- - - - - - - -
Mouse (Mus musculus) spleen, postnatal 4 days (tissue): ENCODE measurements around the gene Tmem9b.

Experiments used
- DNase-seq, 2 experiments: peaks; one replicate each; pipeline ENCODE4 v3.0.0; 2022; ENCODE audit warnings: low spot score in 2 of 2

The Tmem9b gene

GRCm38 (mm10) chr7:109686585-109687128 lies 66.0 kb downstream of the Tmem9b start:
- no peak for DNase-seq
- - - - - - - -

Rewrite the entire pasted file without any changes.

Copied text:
Mouse (Mus musculus) spleen, postnatal 4 days (tissue): ENCODE measurements around the gene Tmem9b.

Experiments used
- DNase-seq, 2 experiments: peaks; one replicate each; pipeline ENCODE4 v3.0.0; 2022; ENCODE audit warnings: low spot score in 2 of 2

The Tmem9b gene

GRCm38 (mm10) chr7:109686585-109687128 lies 66.0 kb downstream of the Tmem9b start:
- no peak for DNase-seq